De Beers used a similar ploy in a vain attempt to make diamonds replace gold in the Indian imaginary. In Bollywood, when Sushmita Sen, a former Miss Universe and the star of Main Hoon Na (I Will Be There, Farah Khan, 2004), was seen wearing a 22-carat solitaire ring, people started speculating about a possible engagement—surely some man had given her the ring, but who? Sushmita insisted that she had bought the ring for herself: “I don’t need a man in my life to have diamonds. I can own them myself.” Yet one can detect a bit of slippage in a remark that she made (invoking the De Beers line) on another occasion when asked about that ring: “A diamond is forever. My most famous rock, a massive ring that I gifted myself a while ago[,] gently stated, ‘Either beat the size of my stone or match the size of my heart.’ ” Presumably, if he did “beat the size of her stone,” he would own her.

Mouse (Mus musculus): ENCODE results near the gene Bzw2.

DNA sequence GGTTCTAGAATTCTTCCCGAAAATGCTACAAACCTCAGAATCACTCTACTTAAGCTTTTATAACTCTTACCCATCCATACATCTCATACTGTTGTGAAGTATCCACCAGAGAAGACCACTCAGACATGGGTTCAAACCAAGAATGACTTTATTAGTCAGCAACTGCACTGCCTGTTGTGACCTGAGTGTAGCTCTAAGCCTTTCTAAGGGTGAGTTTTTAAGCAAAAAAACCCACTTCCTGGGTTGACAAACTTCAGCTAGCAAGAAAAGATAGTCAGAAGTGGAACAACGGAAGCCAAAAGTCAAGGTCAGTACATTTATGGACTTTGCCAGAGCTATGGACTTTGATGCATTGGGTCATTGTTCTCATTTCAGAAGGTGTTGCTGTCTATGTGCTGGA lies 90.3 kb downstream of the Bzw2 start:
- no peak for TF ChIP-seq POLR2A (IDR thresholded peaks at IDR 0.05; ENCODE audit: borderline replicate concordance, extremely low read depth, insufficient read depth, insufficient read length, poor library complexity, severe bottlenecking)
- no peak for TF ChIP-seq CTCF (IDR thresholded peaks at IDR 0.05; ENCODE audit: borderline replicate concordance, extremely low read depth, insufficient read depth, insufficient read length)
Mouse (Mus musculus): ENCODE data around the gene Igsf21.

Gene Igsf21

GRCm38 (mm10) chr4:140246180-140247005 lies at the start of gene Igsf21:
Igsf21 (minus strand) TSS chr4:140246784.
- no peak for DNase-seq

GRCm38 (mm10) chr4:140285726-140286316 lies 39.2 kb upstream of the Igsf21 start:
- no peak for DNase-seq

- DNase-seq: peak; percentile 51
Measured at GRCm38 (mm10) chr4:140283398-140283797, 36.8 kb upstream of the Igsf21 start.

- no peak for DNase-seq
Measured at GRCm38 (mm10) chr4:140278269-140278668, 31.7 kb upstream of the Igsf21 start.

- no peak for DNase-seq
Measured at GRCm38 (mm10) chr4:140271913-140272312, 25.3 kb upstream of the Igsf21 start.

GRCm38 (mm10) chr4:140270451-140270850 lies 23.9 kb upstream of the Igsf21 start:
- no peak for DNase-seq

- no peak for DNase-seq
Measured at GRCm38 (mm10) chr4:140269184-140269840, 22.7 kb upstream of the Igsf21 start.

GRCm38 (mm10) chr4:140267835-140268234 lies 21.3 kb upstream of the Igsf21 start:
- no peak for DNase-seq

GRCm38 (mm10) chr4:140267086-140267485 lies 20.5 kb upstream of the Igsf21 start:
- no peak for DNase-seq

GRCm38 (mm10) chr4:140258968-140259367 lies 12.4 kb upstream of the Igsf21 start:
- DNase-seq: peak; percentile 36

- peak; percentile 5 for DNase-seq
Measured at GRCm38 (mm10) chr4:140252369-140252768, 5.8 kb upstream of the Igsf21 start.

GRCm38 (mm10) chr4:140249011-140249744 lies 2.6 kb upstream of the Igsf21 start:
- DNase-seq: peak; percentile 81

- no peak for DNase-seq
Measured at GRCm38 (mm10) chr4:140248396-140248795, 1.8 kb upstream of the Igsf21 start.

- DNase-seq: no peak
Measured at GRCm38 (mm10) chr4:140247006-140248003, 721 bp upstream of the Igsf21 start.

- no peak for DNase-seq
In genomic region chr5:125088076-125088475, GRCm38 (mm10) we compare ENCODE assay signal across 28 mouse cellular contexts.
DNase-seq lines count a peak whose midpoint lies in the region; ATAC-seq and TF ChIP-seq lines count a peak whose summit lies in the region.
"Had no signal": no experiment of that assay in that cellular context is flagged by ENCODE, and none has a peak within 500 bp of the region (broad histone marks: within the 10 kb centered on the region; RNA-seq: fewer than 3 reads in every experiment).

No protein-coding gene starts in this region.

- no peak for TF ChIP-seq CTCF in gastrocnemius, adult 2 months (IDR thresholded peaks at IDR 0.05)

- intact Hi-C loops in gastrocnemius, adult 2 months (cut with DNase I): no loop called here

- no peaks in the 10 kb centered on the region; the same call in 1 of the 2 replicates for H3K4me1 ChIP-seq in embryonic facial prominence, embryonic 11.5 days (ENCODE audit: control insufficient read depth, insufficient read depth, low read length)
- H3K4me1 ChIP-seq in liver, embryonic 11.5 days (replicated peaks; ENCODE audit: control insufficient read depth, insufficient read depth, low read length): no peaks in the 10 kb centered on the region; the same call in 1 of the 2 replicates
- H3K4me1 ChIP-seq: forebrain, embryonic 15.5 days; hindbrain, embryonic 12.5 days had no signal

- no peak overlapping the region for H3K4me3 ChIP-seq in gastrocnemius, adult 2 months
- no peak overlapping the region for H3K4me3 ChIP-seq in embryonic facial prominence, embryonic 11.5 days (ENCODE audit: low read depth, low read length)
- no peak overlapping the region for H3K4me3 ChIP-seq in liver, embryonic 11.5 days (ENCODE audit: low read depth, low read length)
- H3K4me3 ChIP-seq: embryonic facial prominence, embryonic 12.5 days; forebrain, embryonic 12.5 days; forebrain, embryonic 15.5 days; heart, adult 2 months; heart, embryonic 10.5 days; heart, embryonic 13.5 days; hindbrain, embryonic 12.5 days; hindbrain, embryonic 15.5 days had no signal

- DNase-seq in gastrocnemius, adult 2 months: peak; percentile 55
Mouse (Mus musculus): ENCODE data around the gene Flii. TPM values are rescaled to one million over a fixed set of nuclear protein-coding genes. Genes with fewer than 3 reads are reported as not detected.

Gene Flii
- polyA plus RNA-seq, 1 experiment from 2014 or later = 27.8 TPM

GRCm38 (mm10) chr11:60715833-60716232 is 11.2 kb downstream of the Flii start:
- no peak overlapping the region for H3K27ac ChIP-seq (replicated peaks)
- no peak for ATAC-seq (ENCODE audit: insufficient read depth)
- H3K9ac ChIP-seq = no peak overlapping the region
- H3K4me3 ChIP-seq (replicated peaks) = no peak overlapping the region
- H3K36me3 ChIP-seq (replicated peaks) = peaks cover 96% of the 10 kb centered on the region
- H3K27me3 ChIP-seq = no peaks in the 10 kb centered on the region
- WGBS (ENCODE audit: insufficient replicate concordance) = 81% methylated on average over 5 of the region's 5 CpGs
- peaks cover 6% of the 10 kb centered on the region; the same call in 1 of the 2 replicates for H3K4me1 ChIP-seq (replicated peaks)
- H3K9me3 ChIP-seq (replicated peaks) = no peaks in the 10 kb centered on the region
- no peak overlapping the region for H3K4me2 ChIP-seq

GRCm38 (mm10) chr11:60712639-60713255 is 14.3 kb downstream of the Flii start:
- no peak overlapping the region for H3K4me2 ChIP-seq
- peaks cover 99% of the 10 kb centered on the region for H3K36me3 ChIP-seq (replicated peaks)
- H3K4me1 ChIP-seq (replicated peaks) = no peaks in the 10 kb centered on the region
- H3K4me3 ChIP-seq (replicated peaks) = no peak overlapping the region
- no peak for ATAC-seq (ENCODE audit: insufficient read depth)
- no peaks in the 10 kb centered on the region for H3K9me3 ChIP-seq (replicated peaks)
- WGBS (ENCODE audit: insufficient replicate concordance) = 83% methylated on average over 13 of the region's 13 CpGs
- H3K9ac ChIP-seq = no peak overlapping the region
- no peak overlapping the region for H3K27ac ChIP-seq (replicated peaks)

Other diamond merchants have tried in vain to duplicate De Beers’s marketing bonanza. The Jared jewelry company in 2010 produced numerous commercials trying to convince the buying public that “He went to Jared!” should be a woman’s joyous exclamation meaning, “He proposed marriage to me!” But the company stopped the ads when the slogan failed to catch on, except to inspire some good satirical Internet videos, of which my favorite is, “He went to Jamal,” in which a young man complains bitterly that Jared expected him to cough up three months’ salary for a diamond ring; instead he buys a big red plastic ring from Jamal, a sleazy guy who flashes jewelry on the inside of his coat, in the parking lot of Jared’s. “She couldn’t tell the difference,” he insists.